All art should have a purpose

All art should have a purpose

All art should have a purpose

A beautiful zine full of photo collage, retro images and inspirational quotes. The images transport you back in time to the 60’s, 70’s and 80’s with romantic images, nostalgic depictions and clever composition of all the various layers. Printed and pasted onto gorgeous paper with beautiful flowers, it’s one to get your hands on for a perusal.

Cats in Action by Emily Gilbert

It’s in the title. This is one is for cat lovers. A collation of cats including Lulu, Walter and Sebastian painted in a glorious array of locations, showing themselves off. Including pouncing, prowling and generally showing off and getting in the way. Just like your general cat.

Error 404

Error 404

Error 404 by Scott W Mason

Illustration portraiture, photography and illustration exploring identity and mark making. With interactive elements to play with and super graphic design this is a great zine to explore.

Bees for beginners – Sophie Ellis

A Bee-ginners guide to the wonderful world of the most amazing insects. Bees of course. A great zine to discover all the different bee species, why they might sting and how they protect themselves with cute little illustrations. Also ‘thirst aid’ for bees and an itinerary of all the flowers that you should plant to keep those bumbles happy and healthy.

Perks of a new body

Perks of a New body

Perks of a New Body; A Zine about turning 30 by Frannerd

I have just turned 30, this was clearly a zine I had to read. A super cute zine full of illustrations and quirky anecdotes. ‘When you’re 30, you stop caring about stupid stuff….and start caring about the important stuff. It’s lovely to think about the changes you have in your mind set becoming a full-fledged adult. (I won’t lie to you. I’m not sure I’ve even made it yet.) But I definitely feel myself sitting on the ‘adult’ fence for most scenarios including comparing yourself to others and spending time with the people that are important to you.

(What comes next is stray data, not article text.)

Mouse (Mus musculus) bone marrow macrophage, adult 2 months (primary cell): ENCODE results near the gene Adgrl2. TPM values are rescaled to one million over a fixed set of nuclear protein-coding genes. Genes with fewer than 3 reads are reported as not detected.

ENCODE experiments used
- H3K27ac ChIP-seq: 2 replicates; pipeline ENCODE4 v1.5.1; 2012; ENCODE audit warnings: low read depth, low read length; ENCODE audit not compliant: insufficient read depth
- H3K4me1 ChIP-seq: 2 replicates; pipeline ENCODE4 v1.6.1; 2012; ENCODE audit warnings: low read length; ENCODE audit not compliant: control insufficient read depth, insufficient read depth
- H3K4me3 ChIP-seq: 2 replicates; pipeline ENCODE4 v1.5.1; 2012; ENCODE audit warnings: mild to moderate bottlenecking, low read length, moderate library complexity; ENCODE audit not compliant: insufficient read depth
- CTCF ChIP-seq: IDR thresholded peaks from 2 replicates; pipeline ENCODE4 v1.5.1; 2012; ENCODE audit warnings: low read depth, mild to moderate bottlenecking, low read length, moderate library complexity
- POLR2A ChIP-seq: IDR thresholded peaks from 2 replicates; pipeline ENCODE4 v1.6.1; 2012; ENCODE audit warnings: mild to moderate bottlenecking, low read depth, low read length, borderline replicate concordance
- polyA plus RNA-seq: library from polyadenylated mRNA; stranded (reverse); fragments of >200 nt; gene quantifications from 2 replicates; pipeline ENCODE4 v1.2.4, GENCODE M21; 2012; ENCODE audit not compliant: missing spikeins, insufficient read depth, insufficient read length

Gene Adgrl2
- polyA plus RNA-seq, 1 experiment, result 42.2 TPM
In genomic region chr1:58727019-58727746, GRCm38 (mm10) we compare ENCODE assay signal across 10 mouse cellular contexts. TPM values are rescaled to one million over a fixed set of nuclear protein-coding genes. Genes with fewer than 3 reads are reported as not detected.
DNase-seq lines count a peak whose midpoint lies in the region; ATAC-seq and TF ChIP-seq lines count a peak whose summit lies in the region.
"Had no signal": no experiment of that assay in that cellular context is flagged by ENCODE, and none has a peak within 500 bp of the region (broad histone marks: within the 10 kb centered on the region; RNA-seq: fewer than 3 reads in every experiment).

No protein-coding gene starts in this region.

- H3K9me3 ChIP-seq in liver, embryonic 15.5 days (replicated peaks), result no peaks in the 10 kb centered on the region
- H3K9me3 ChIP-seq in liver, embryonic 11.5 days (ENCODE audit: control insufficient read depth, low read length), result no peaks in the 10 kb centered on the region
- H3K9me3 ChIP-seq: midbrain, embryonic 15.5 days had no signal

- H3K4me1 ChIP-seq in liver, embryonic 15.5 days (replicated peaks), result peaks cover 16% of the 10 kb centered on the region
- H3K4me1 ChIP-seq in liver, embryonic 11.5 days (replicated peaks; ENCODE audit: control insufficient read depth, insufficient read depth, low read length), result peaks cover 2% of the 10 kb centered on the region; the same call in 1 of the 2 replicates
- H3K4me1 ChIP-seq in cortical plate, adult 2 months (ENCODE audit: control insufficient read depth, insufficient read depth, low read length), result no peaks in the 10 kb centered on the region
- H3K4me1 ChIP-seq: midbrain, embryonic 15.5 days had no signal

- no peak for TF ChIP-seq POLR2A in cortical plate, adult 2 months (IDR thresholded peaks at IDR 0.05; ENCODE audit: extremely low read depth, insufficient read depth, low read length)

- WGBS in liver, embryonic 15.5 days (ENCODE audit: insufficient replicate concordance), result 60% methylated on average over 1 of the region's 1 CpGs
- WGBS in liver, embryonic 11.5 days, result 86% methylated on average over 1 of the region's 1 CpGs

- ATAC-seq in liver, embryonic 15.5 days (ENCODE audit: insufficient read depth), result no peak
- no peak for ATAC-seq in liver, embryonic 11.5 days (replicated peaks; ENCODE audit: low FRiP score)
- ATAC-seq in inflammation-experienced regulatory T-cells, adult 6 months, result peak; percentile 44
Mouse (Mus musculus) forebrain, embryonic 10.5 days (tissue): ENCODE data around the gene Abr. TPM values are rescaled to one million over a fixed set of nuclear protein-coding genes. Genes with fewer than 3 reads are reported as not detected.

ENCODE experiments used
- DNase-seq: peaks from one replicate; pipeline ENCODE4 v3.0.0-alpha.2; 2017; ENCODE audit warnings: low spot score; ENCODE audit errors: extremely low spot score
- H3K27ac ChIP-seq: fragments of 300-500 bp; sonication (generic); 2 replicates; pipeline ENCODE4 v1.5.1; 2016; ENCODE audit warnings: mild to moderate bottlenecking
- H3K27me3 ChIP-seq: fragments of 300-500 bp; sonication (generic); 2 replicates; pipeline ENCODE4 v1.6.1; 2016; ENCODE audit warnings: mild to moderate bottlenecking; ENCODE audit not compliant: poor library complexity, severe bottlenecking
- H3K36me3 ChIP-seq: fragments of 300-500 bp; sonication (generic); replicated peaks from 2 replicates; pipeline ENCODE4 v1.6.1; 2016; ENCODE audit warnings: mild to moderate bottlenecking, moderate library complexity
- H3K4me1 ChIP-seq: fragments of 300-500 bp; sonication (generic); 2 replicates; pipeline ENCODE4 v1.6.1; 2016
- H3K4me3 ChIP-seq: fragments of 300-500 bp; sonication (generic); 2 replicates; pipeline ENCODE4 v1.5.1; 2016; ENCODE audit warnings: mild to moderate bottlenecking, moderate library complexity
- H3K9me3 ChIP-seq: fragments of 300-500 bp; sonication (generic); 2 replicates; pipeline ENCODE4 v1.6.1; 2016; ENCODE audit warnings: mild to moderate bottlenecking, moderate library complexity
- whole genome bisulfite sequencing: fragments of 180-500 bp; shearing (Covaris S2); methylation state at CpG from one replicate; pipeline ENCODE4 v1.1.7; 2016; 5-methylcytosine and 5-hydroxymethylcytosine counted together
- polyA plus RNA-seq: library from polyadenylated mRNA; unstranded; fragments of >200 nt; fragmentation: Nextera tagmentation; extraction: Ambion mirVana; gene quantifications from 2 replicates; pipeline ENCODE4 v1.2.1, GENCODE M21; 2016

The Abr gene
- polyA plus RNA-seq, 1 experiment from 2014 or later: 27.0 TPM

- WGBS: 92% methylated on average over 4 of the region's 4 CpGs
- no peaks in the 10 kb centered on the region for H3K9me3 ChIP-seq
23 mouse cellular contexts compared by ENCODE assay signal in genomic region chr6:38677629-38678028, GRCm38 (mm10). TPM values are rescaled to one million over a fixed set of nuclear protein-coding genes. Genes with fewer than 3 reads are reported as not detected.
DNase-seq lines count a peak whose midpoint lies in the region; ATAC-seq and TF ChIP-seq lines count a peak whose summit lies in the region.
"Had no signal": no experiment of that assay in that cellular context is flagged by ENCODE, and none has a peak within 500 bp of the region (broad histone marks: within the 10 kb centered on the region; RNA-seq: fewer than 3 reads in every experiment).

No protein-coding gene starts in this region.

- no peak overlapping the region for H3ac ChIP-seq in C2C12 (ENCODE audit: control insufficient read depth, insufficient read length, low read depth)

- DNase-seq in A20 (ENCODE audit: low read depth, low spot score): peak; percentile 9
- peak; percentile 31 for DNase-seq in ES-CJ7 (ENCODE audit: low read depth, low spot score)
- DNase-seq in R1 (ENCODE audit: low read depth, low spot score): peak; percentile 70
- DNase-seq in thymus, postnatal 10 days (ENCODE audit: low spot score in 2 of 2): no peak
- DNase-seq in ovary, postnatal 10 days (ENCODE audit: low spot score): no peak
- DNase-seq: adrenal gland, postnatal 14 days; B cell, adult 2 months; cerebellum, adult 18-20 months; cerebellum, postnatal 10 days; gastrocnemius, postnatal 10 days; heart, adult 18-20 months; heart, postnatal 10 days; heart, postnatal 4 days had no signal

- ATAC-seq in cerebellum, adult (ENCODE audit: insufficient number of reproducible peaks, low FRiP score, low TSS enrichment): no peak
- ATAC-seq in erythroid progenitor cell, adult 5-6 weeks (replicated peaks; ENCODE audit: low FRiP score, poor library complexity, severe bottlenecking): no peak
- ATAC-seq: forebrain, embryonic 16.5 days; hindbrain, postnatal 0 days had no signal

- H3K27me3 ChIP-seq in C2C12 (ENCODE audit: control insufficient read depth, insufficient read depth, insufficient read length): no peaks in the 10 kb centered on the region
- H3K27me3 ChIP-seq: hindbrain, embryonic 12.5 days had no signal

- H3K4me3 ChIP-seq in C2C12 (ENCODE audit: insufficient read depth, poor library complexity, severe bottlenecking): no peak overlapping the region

You can also find a Body Positive bullet journal our librarians have created as part of the Engaging Libraries; Body Image and Mind project. Find it in the zine library and add your thoughts, drawings and share.

Existing autistic

Existing Autistic

Existing Autistic by Aven Wildsmith

A zine about living in the world as an autistic person, beautifully illustrated with bits of information and affirmations that will make you feel empowered and inspired. Great to read if you want to know more about autism or if you are autistic and want to feel fierce.

Women in stem

Women in Stem

A mini celebration of Women in Stem by Vicky Likes Drawing

This zine looks at women working in STEM( Science, Technology, Engineering and Maths) It acts as a perfect pocket guide to women who have conquered male dominated industries and serves to empower the next generation of women inventors, thinkers and scientists. It includes information on Ada Lovelace who was regarded as the first computer programmer, creating the first algorithm carried out by a machine and Mae Jemison who became the first Black American women to travel to space in 1992. I keep a copy on my desk as inspiration.

105 Women Press

105 Women is a collective based in Leeds run by artists from all countries and across generations. This is their first publication and includes work from Cherry Styles. The zine includes poems about slavery, anger, home, loss and war but also depicts the strength the women gain from one another in telling their stories, creating, laughing together, and listening.